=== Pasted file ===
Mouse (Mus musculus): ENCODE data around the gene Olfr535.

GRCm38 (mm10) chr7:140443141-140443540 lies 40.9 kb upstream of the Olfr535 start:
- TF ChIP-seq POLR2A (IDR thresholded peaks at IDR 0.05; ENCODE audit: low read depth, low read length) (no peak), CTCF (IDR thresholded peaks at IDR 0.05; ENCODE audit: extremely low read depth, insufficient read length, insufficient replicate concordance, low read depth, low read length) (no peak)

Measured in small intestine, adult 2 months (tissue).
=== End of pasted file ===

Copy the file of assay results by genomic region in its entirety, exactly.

Mouse (Mus musculus): ENCODE data around the gene Olfr535.

GRCm38 (mm10) chr7:140443141-140443540 lies 40.9 kb upstream of the Olfr535 start:
- TF ChIP-seq POLR2A (IDR thresholded peaks at IDR 0.05; ENCODE audit: low read depth, low read length) (no peak), CTCF (IDR thresholded peaks at IDR 0.05; ENCODE audit: extremely low read depth, insufficient read length, insufficient replicate concordance, low read depth, low read length) (no peak)

Measured in small intestine, adult 2 months (tissue).